Nonprofit organization provides assistance to youth in crisis

The board was decorated with pictures, each scrawled on with hopes and aspirations of the children who passed through the building. The picture nearest to the bottom had a note written in black marker. It read, “Be a vet, get married, go to college, be someone.”

Operation SafeHouse is a 24- hour nonprofit organization in Riverside devoted to help youth in crisis whether they are runaways, in abusive homes, homeless or victims of trafficking. SafeHouse houses an average of 12 youths ages 11-17 at a time in its facility and provides them with clothing, meals, games and activities, counseling and independent study applicable for school credit.

The rooms are decorated with fun bedspreads and billowy curtains, creating a comfortable feel reminiscent of a nice home. The backyard contains a basketball court and several cats that have been known to enjoy hugs and ear scratches from the residents.

Multiple programs are offered to promote positive living once a child leaves the facility, often being taught to “tear off labels” when it comes to mental illness or living in crisis, offering encouragement in such a trying time of life.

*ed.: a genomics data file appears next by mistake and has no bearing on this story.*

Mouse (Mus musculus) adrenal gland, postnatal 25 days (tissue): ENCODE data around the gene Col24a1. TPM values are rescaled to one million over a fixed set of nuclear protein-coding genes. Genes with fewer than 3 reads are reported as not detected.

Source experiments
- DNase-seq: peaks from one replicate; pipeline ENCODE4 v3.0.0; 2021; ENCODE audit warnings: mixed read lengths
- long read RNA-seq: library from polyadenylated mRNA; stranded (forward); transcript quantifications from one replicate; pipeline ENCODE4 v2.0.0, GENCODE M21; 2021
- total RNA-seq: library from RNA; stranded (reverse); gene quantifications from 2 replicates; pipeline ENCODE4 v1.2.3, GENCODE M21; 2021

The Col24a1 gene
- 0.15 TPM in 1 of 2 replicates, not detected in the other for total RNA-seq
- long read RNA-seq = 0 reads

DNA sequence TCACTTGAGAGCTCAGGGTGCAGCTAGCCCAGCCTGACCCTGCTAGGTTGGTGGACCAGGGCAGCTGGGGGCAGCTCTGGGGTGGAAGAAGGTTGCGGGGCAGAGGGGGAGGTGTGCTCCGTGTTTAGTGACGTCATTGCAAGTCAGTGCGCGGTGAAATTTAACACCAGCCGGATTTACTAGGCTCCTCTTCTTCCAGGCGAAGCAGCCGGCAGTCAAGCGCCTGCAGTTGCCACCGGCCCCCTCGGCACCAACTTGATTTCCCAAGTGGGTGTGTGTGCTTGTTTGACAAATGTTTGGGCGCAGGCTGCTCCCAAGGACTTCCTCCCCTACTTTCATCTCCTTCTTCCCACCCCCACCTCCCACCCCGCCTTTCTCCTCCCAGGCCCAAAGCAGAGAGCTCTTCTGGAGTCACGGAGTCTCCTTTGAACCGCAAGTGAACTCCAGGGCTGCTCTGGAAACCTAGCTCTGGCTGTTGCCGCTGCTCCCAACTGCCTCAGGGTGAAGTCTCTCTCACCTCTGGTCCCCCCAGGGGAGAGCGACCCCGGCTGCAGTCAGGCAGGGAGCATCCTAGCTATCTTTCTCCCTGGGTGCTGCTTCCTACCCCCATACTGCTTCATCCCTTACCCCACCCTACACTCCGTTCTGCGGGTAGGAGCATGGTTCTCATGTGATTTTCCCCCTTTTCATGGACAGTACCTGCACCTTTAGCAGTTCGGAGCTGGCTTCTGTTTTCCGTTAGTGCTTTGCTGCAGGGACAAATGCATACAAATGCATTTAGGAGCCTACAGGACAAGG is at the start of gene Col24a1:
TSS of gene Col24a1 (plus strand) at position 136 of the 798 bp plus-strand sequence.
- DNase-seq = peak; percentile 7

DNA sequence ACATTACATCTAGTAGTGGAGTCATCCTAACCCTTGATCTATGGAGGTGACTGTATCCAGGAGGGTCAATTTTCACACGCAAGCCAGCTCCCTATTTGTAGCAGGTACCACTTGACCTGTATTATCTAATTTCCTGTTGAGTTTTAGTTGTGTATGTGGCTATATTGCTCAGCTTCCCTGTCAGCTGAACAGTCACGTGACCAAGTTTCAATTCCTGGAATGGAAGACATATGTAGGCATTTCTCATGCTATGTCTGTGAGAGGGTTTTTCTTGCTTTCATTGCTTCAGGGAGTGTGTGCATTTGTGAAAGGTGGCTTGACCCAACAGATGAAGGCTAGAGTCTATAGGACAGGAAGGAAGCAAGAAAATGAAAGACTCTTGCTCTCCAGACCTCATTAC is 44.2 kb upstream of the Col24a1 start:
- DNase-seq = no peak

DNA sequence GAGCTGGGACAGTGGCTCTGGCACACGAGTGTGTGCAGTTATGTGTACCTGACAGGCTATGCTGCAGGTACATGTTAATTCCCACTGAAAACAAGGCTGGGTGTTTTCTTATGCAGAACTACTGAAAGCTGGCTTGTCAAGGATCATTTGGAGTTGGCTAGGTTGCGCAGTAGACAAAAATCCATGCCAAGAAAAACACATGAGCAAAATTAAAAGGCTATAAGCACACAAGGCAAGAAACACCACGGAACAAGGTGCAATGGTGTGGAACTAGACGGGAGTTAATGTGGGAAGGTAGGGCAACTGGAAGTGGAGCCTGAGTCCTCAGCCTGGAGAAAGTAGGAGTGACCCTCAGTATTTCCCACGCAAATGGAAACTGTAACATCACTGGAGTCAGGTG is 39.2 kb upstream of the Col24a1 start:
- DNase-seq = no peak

“Our main goal is to get kids off the street,” said Dana Darby, volunteer coordinator. “They don’t even know they’re victims. It’s a way of life, so we’re here to help them.”

A group of four girls were watching a movie in the schoolroom as Darby walked over to compliment the haircut of a young brunette. They smiled and waved at her as she left and walked past the garden the children work on year-round, which is sprouting small green tomatoes.

Darby explained Operation SafeHouse offers internship and volunteer opportunities for students to come offer their services for whatever the facility needs. Stories were told of children who came to the facility as youth in crisis and returned years later to volunteer at the organization that helped change their lives for the better.

She also mentioned SafeHouse operates a large anti-human trafficking program that works all over Riverside County with people of all ages, having even helped relieve a person in their 70s.

“It’s labor and sex trafficking, but we also work with survival sex,” said Mallory Wilkinson, anti-human trafficking case manager. “We are constantly getting referrals. Every day there’s about five.”

Wilkinson said they tell their clients they are the “middle man,” connecting them to the resources they need in areas such as education and insurance, and providing them the opportunity for a better and brighter life.

“A lot of times youth don’t know how to get out of those situations themselves, especially if they don’t have good mentors or people around them to help them out,” said Amanda Linder, junior biology major. “So it’s good to have organizations that are benefiting their futures, rather than being discouraged by their circumstances.”

About Chloe Tokar

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